Less than three years after its creation, the world's newest country is beginning to fracture along ethnic lines in violence that has killed hundreds of people, including three United Nations peacekeepers. What could come next, some warn, is ethnic cleansing.

South Sudan's numerous ethnic groups have battled each other for decades, but for years their animosity was united in hatred of the government in Khartoum, Sudan, the country's former capital. When the south gained independence in 2011, the groups' common enemy receded, exposing the fault lines — this week, even among the presidential guard.

On Thursday, armed youths breached a UN compound in Jonglei state, causing an unknown number of casualties.

"Unfortunately, just this very morning such militia groups have targeted and killed three soldiers from India in South Sudan," India's U.N. Ambassador Asoke Mukerji told a U.N. meeting on peacekeeping Thursday evening.

Evacuation flights

It was the first announcement of UN personnel killed in this week's upsurge of violence. Pakistan's UN Ambassador Masood Khan asked for a minute of silence, and diplomats rose to pay tribute to the fallen soldiers.

In the capital, Juba, emergency evacuation flights took away American and British citizens, aid workers and United Nations personnel to escape the violence.

UN Secretary-General Ban Ki-moon again urged political dialogue.

"The future of this young nation requires its current leadership to do everything possible to prevent South Sudan descending into the chaos that would be such a betrayal of the ideals behind its long struggle for independence," a statement from his office said late Thursday.

South Sudan's government declared that its security forces "are in absolute control of the situation," but admitted later Thursday that the central government had lost control of Bor, the capital of the country's largest and most populous state, where barrages of gunfire were reported.

South Sudan Violence

A United Nation soldier stands guard as civilians arrive at a UN compound adjacent to Juba International Airport to take refuge. (Rolla Hinedi/UNMISS/Associated Press)

"The situation in South Sudan can be best described as tense and fragile. If it is not contained, it could lead to ethnic cleansing," said Choul Laam, a top official with the ruling Sudan People's Liberation Movement, who spoke in Nairobi, Kenya.

Violence broke out late Sunday when the presidential guard splintered along ethnic lines. Guards from the president's majority Dinka tribe tried to disarm guards from the Nuer ethnic group, said Laam. Violence in Juba spiraled from there, and then extended out into the country.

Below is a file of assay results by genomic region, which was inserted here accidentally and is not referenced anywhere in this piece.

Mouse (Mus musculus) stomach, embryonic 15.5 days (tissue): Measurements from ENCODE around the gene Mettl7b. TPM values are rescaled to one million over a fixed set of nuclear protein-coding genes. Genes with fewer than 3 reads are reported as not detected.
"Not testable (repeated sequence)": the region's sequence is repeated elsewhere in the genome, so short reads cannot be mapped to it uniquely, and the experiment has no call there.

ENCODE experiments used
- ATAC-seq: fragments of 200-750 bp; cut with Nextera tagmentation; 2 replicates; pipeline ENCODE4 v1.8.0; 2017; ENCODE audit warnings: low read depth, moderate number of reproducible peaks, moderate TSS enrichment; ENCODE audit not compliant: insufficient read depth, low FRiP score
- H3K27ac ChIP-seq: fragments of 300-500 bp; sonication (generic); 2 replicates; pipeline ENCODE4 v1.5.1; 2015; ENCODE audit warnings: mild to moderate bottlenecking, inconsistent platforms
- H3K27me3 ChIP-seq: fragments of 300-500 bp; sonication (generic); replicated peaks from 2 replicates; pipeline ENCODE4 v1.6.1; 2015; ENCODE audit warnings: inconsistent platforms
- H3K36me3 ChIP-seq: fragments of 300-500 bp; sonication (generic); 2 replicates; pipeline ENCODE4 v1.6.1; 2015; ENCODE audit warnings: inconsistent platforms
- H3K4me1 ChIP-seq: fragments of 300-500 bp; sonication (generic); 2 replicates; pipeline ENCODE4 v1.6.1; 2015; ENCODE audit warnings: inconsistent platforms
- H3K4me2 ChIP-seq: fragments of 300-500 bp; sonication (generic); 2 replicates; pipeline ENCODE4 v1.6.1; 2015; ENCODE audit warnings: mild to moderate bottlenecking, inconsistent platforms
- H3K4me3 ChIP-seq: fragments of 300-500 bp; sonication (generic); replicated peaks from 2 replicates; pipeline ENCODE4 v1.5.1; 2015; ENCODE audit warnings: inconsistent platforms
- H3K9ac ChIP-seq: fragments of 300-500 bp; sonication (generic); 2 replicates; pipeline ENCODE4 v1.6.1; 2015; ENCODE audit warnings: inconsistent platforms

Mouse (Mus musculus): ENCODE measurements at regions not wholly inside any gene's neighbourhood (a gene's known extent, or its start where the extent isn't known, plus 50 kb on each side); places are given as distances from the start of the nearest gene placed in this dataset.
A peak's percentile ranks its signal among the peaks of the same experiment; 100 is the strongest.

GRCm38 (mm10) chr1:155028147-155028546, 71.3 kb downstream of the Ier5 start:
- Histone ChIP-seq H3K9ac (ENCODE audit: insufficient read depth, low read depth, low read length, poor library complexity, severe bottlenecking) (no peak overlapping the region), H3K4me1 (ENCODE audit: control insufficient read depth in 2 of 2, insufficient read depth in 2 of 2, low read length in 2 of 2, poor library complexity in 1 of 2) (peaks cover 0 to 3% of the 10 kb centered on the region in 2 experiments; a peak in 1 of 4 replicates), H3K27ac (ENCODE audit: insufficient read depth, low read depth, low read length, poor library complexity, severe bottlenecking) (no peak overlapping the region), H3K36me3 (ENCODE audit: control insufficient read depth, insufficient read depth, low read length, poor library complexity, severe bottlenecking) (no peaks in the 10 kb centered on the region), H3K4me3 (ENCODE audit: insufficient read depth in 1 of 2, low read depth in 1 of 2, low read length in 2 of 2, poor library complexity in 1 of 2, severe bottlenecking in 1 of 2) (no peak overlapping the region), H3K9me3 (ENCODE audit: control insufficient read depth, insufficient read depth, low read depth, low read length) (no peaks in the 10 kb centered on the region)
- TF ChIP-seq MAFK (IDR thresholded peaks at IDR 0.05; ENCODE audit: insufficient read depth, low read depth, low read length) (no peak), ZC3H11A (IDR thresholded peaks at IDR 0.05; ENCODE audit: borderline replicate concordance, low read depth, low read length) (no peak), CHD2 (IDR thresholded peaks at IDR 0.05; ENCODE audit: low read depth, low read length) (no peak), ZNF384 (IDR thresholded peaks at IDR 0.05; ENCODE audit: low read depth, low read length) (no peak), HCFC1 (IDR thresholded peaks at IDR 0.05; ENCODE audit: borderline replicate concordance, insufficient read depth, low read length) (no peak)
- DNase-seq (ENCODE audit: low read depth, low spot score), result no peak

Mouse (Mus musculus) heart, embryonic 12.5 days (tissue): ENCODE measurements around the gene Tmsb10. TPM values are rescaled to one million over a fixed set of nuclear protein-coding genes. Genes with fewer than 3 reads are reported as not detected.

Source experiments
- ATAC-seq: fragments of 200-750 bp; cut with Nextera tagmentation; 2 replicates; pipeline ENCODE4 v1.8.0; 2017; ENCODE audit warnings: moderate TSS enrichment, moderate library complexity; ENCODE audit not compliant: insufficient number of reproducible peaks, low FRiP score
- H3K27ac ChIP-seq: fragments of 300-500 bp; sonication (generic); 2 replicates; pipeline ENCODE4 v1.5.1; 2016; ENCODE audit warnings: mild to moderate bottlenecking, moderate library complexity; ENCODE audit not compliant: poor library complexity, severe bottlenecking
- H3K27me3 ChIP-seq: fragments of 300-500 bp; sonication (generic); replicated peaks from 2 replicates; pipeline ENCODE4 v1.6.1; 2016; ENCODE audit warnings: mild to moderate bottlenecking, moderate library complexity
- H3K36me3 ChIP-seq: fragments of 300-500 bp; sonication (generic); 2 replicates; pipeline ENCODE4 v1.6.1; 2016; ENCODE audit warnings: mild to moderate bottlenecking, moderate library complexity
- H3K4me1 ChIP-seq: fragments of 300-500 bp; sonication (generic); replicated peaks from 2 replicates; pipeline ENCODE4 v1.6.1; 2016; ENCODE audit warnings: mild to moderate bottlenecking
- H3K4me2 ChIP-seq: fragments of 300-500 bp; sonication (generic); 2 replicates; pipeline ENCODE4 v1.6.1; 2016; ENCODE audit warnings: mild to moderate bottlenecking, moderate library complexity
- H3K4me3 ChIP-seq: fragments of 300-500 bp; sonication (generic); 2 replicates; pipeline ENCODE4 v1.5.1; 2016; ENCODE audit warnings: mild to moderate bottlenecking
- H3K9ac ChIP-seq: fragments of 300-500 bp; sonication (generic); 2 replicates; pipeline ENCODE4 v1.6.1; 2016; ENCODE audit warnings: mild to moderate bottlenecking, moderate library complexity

"The awful accounts of killings in Juba may only be the tip of the iceberg," said Daniel Bekele of Human Rights Watch. "Government officials — whatever their politics — need to take urgent steps to prevent further abuses against civilians and quickly deescalate rising ethnic tensions."

President Salva Kiir earlier said an attempted coup had triggered the violence, and the blame was placed on ousted Vice President Riek Machar, an ethnic Nuer.

Machar disputed Kiir's allegations that he had attempted a coup, but said he wants Kiir out of power.

"We want him to leave. We want him to leave. That's it," Machar told Radio France Internationale. "He can't unite the people and he kills them like flies."

Machar, an influential politician who is a hero of the brutal war of independence against Sudan, is Kiir's rival for top leadership of the Sudan People's Liberation Movement party. Tensions had been mounting since Kiir fired Machar as his deputy in July. Machar later said he would contest the presidency in 2015.

Regardless of the cause, the South Sudan government said the violence has already killed up to 500 people.

Armed ethnic Nuer youths breached a UN compound in the tiny Jonglei village of Akobo, near the Ethiopian border, to reach civilians believed to be Dinkas seeking shelter there, said UN spokesman Farhan Haq in New York. "We fear there may have been some fatalities but can't confirm who and how many at this stage," Haq said.

At the time, 43 Indian peacekeepers, six UN police advisers and two UN civilian employees were present at the base, as were about 30 South Sudanese who had sought shelter, according to the UN mission in South Sudan. The mission said it would dispatch aircraft early Friday to evacuate UN personnel who remain at the base.

South Sudan's capital was mostly peaceful Thursday, and the government tried to assure the UN and foreign embassies "that civil tranquility has been fully restored."

Countries such as the U.S., Britain, Italy and Germany continued to evacuate residents. A plane with a mechanical malfunction blocked the runway during the day, jamming up inbound and outbound flights.

The U.S. evacuation plane — the fourth group of Americans flown out in two days — was eventually able to take off heading for Kenya. "Runway clear. Wheels up," the embassy said on Twitter. Two military flights and a charter took off on Wednesday. Britain's evacuation plane landed in Uganda late Thursday.

The government said it lost control of Bor, the capital of Jonglei state, to forces loyal to Machar. Gunfire was reported early and late in the day, and the UN used four helicopters to transport 75 people — a mix of aid workers and UN staff — to Juba, said Challiss McDonough, a spokeswoman for the UN's World Food Program.